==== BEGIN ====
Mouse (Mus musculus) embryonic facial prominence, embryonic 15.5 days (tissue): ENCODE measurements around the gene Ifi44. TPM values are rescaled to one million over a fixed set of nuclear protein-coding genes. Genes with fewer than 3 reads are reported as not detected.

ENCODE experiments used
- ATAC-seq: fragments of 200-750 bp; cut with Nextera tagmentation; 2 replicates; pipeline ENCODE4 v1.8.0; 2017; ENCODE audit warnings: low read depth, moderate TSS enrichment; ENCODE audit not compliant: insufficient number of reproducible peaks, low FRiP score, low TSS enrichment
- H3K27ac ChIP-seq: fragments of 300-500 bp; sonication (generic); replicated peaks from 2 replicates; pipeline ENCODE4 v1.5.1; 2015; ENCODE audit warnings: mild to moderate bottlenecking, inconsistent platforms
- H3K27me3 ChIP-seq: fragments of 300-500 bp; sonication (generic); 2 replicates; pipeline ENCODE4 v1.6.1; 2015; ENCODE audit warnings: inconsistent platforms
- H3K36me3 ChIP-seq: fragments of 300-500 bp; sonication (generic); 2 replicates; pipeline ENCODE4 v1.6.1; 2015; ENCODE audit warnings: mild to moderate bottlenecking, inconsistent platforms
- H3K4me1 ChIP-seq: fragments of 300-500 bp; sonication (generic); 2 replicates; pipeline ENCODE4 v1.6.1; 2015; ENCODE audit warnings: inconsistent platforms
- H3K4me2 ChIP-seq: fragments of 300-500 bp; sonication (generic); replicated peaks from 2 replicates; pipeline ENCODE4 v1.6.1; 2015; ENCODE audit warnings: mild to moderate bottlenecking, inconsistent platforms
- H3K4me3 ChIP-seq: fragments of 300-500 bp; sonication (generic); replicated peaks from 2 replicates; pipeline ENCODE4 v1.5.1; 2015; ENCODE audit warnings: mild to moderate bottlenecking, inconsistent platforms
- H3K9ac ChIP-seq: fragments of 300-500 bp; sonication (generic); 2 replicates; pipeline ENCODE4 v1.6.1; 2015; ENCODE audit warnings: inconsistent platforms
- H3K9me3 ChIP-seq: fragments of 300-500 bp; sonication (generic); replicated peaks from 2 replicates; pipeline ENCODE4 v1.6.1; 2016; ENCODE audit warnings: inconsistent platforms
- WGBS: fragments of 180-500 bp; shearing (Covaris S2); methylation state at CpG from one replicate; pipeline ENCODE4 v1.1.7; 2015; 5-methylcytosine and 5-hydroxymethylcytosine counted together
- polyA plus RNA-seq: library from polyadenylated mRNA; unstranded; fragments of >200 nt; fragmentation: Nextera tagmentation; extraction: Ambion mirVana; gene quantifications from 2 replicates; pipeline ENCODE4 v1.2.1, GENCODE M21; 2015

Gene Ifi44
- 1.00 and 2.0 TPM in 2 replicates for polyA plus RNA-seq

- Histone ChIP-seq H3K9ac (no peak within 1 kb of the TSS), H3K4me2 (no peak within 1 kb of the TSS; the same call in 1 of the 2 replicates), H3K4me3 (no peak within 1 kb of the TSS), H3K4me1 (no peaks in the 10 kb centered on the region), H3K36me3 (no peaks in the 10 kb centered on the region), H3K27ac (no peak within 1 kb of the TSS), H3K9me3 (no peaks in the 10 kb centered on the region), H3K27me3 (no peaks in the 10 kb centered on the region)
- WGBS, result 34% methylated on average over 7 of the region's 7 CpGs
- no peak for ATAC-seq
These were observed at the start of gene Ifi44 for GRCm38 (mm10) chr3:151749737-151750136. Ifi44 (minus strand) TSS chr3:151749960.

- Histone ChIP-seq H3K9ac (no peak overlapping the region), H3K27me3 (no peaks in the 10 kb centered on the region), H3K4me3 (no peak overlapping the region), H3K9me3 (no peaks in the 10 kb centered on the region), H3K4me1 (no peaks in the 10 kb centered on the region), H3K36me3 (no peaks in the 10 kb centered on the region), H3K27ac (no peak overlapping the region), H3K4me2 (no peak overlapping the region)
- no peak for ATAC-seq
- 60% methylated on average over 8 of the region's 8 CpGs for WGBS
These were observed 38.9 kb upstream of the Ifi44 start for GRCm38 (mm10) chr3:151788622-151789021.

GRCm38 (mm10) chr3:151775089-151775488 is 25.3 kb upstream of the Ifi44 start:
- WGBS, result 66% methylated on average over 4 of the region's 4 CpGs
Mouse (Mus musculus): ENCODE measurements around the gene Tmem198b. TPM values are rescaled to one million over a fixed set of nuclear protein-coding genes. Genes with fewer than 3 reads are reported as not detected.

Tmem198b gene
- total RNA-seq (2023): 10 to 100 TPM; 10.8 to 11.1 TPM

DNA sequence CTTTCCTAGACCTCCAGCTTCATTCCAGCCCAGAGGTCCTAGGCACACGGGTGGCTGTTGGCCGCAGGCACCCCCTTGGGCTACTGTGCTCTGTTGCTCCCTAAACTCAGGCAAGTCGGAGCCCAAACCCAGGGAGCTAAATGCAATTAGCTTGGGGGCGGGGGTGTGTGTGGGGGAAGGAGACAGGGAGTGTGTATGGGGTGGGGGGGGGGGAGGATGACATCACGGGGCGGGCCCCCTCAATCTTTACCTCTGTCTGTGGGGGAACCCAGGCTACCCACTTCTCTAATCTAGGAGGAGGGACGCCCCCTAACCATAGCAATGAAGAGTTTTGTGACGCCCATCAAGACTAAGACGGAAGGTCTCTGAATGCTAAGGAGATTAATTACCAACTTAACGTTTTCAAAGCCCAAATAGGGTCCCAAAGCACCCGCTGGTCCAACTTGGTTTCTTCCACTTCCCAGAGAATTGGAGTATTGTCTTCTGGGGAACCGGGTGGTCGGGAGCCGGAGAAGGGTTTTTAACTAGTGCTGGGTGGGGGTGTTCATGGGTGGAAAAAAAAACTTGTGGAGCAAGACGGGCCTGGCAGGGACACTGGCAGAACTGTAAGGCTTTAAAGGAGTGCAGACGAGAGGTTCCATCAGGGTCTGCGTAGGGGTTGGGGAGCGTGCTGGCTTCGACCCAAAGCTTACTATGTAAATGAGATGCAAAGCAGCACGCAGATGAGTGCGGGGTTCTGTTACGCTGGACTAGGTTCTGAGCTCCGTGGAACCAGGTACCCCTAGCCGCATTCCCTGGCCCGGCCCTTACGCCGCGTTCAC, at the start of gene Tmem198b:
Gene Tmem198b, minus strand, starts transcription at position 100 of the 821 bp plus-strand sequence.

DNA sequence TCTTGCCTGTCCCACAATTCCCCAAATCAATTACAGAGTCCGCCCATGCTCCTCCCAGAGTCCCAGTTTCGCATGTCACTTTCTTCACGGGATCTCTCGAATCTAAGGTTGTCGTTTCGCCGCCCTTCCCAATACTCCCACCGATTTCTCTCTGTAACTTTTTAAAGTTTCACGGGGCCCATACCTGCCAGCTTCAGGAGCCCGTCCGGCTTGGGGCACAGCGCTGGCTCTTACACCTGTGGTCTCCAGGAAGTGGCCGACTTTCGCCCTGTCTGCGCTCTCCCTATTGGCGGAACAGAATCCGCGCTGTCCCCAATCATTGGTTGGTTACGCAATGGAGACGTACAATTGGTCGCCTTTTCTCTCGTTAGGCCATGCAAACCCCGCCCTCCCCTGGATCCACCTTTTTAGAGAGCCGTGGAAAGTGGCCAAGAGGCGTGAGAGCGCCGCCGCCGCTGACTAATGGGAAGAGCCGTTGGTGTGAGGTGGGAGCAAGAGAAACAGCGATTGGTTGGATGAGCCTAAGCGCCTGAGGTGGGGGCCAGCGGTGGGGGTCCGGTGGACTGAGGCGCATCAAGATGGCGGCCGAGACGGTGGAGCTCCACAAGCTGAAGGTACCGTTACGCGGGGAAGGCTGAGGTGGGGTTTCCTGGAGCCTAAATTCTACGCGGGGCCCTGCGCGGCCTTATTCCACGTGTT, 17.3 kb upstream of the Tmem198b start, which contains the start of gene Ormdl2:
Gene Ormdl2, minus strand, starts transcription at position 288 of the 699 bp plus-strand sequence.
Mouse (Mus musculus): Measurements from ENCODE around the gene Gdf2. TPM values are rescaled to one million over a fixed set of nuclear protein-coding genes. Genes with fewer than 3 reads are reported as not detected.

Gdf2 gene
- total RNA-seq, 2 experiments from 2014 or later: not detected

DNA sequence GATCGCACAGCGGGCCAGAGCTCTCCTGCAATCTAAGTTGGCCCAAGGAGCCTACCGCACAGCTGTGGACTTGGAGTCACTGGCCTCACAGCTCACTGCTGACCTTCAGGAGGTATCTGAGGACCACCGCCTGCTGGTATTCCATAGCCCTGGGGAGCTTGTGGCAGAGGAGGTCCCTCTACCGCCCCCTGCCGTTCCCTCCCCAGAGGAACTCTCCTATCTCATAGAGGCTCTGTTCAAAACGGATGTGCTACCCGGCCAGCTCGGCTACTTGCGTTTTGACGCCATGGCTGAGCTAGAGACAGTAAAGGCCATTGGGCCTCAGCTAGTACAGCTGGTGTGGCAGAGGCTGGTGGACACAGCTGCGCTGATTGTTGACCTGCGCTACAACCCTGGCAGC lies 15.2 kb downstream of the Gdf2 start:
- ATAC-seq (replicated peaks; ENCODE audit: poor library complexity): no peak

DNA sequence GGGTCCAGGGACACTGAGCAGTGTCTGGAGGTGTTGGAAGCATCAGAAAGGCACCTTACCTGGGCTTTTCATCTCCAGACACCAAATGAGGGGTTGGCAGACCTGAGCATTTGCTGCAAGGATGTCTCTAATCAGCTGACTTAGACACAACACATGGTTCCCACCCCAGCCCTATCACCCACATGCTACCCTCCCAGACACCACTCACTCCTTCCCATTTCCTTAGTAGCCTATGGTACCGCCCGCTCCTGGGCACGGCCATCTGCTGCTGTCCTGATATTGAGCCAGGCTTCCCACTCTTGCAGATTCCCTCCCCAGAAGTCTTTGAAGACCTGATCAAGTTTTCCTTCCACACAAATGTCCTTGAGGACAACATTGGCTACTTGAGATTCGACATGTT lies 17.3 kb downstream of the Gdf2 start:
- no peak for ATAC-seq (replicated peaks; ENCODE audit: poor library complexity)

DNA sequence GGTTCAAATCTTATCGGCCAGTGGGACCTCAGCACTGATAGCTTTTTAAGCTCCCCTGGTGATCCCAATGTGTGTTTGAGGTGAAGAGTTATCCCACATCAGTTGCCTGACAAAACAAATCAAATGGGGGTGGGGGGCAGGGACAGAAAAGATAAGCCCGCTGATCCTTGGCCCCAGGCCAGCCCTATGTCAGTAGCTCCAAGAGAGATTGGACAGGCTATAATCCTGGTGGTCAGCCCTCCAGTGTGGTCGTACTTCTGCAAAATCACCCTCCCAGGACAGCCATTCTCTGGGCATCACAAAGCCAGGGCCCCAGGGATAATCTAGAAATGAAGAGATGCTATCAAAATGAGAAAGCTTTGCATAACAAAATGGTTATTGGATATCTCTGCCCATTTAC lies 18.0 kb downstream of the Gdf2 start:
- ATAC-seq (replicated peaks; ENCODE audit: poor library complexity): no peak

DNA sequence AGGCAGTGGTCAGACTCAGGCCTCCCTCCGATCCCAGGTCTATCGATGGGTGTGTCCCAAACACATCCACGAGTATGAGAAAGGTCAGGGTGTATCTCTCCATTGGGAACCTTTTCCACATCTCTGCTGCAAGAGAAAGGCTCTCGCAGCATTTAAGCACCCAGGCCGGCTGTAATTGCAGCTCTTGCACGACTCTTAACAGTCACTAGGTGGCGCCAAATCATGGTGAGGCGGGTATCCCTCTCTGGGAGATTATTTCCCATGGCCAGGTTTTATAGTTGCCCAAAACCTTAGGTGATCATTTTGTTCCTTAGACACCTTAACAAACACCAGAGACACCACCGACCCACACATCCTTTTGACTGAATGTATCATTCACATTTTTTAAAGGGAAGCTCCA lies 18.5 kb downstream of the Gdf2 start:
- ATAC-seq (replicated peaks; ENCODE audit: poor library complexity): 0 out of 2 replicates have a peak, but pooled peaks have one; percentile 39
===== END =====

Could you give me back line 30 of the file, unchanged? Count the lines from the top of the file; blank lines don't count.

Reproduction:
Gene Tmem198b, minus strand, starts transcription at position 100 of the 821 bp plus-strand sequence.